With gas prices around $4 a gallon, it seems like car manufacturers are working overdrive to convince potential buyers of the superior fuel efficiency of their particular vehicles.
But if you’d like to gain the ultimate in fuel efficiency — and decrease our national dependence on foreign fuels — look no further than … yourself!
Unlike motor vehicles, which rely on finite fossil fuels, your personal motoring energy comes by consuming naturally renewable foods and beverages. Solar power is responsible for growing or producing ingredients for nearly everything we consume: from fruits, grains and vegetables to livestock, fish and beverages. (I’ll leave it to others to talk about the various carbon-based inputs to food production and transportation — a topic all its own!)
Further, by considering yourself the optimal fuel-efficient vehicle, you help keep the American economy more robust. Currently, about half of our motor vehicle fuel is imported. The money that pays for imported fuel permanently leaves our local and American economy.
By contrast, most of the money you spend to fuel and equip yourself for transportation — on food, beverages, shoes, bicycles and more — stays in the local economy. Your personal energy providers — local farmers, grocers, restaurateurs, bike shop owners and more — all personally benefit from your purchases.
A new study from the University of Minnesota’s Humphrey School of Public Affairs provides a local case in point. Researchers studied the economic impact of Nice Ride stations, finding that “as the number of Nice Ride bike-sharing stations in the Twin Cities has grown, so has the economic activity in the areas surrounding them.”
According to CTS Catalyst, “The researchers also found that Nice Ride users spent, on average, an extra $1.29 per week on new trips because of Nice Ride. Projecting that out for the overall survey sample amounted to more than $900 per week in new economic activity, or about $29,000 over the Nice Ride season (April through November).”
The top destinations of these Nice Ride users might also match some of your top destinations: restaurants, coffee shops, bars or nightclubs and grocery stores. As I’ve noted before, about 40 percent of the places people go are within 2 miles — perfect for bicycling or walking. This list of destinations seems to match that idea pretty well.
Bicycling and walking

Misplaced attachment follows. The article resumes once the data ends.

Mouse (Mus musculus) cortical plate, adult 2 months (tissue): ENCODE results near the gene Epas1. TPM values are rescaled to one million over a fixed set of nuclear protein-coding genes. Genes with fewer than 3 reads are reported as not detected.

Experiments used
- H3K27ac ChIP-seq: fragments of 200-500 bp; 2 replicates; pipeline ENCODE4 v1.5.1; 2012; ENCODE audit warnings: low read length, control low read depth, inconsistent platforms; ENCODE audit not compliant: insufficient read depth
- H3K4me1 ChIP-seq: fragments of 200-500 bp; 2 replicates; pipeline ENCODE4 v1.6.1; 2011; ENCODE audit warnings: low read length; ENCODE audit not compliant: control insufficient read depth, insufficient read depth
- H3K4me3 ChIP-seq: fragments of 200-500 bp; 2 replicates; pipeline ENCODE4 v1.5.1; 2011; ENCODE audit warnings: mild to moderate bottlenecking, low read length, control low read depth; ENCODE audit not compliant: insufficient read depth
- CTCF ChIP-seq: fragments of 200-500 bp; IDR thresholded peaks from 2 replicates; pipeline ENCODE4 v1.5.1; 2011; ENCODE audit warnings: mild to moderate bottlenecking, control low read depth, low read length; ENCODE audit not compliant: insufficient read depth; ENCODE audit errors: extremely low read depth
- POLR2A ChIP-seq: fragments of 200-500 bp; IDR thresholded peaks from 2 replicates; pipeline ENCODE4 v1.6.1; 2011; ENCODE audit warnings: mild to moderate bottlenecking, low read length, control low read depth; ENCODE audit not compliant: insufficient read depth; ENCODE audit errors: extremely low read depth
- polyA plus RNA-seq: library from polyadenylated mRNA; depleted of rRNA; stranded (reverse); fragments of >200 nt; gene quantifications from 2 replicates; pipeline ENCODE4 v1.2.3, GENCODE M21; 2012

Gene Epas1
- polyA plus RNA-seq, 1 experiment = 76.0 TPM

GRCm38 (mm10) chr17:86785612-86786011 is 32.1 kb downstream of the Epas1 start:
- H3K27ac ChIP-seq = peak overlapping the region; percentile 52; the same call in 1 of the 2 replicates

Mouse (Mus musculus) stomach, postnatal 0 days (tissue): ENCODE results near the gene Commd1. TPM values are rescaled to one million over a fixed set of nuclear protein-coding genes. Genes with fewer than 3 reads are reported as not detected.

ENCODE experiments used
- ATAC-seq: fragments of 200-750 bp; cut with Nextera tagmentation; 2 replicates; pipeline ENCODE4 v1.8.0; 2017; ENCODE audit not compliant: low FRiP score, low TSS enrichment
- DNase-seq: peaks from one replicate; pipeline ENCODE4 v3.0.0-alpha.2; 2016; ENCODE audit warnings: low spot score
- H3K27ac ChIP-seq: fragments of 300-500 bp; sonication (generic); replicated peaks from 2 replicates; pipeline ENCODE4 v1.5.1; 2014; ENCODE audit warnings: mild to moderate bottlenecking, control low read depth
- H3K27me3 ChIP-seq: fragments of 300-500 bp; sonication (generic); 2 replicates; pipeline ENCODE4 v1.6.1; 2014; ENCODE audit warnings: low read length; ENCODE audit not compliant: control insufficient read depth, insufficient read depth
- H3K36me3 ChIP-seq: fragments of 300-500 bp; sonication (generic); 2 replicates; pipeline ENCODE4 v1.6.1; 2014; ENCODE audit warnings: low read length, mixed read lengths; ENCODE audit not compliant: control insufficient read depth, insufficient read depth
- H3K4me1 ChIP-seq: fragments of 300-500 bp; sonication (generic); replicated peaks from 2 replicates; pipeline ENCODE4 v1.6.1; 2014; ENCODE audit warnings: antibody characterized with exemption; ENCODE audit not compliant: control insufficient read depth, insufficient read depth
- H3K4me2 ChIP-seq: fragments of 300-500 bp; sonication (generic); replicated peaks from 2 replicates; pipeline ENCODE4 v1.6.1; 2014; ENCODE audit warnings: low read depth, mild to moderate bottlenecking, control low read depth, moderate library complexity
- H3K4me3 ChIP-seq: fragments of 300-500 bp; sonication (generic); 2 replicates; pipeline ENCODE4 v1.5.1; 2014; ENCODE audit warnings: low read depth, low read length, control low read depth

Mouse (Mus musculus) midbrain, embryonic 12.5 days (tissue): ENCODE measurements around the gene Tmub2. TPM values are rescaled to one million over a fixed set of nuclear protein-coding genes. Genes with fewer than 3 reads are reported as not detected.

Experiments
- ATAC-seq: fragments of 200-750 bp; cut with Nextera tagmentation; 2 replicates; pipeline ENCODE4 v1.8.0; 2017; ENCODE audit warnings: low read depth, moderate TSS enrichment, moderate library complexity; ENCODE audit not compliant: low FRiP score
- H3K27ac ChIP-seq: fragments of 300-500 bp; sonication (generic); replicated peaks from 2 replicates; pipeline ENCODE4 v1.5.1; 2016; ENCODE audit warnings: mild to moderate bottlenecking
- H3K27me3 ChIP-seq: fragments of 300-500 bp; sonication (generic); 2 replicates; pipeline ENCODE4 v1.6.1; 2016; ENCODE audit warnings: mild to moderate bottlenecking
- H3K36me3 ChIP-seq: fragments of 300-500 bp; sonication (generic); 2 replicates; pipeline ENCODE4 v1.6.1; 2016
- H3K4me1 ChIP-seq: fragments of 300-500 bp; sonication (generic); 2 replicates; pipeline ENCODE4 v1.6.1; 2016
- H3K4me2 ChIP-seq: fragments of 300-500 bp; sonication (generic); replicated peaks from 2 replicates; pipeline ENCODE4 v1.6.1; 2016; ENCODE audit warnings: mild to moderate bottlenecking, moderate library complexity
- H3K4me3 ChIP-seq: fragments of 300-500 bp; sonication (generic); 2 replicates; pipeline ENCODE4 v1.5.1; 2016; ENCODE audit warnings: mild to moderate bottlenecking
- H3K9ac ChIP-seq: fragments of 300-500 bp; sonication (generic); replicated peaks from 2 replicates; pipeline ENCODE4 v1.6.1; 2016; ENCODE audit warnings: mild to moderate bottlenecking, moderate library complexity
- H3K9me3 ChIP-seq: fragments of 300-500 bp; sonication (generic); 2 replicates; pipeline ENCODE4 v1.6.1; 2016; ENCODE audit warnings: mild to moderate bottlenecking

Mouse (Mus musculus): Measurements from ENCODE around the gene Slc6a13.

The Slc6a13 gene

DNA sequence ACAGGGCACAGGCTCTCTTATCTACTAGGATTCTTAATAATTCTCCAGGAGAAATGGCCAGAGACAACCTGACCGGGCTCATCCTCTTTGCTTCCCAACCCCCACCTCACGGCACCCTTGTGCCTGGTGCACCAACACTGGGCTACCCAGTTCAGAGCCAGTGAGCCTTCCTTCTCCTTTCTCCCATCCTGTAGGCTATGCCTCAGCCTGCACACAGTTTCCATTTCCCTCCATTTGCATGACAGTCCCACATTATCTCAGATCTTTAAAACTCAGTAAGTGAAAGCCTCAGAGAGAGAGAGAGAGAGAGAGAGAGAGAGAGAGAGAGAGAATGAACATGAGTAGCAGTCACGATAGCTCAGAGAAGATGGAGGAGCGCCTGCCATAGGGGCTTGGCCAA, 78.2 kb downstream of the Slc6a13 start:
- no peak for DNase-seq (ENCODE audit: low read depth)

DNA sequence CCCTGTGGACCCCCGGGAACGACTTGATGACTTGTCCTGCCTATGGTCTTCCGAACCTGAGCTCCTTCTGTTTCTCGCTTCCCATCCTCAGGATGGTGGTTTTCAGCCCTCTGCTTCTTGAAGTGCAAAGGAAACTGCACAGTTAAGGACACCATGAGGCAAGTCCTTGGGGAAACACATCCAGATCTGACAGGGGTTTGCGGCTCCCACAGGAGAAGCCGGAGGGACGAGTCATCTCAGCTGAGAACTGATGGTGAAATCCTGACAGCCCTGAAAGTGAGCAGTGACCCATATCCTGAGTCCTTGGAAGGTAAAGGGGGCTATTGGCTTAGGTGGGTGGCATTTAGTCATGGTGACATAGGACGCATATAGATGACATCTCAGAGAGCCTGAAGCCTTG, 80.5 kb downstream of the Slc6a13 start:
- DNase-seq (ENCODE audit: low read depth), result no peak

OK, so you’re a well-fed and well-equipped personal transportation machine — where to go next?
Well, for starters, you could be like thousands of Twin Cities residents who rely each day on themselves — by bicycling or walking — to safely arrive at their downtown Minneapolis workplaces and other nearby destinations.
According to the most recent data, about 4 percent of Minneapolis residents bike to work. The city hopes that by 2014, about 7 percent of the population will commute by bike. Fortunately, there are several good bicycle routes into Minneapolis. If the city is going to reach its commuting goal (and surpass Portland), more people need to jump on their bikes.
Considering downtown Minneapolis as your destination — as it is for approximately 160,000 people each weekday — there are ample bike routes available into and around downtown. Here are some options:
From the northwest, 7th Street North/10th Avenue North provides dedicated bike lanes into downtown from North Minneapolis.
From the west, the 4.3-mile paved Cedar Lake Trail runs from St. Louis Park (and incoming routes to the west) all the way to the western edge of downtown, along a nearly flat former rail line.
From the south, bicyclists have multiple options: the relatively new 1st Avenue South and Blaisdell Avenue South routes (a pair of one-way streets) provides 5.4 miles of dedicated bike lanes.
Further west, the Bryant Avenue Bicycle Boulevard runs from near 50th Street in South Minneapolis up to Loring Park, using a wonderful bike/ped bridge to cross over Lyndale Avenue and access the bike path that runs parallel to Lyndale and into Loring Park.
From the southeast, Minnehaha Avenue and 20th Avenue South route enables connections from the Longfellow neighborhood to the Cedar-Riverside area and the University of Minnesota East Bank campus. Bike lanes continue through campus, in front of the Humphrey School, by the law school, and into Northeast Minneapolis on 10th Avenue (which intersects with the 5th Street bicycle boulevard).
Once you arrive downtown, you’ll find plentiful, accessible and secure bike parking options outdoors and within most major parking ramps. In addition, the City of Minneapolis has more than a dozen secure bike lockers at locations throughout downtown, as well as at other key destinations, including the University of Minnesota and along major transit lines. To learn more about locker availability, call the Government Center Ramp at 612-339-2560.
Hilary Reeves is communications director for Bike Walk Twin Cities.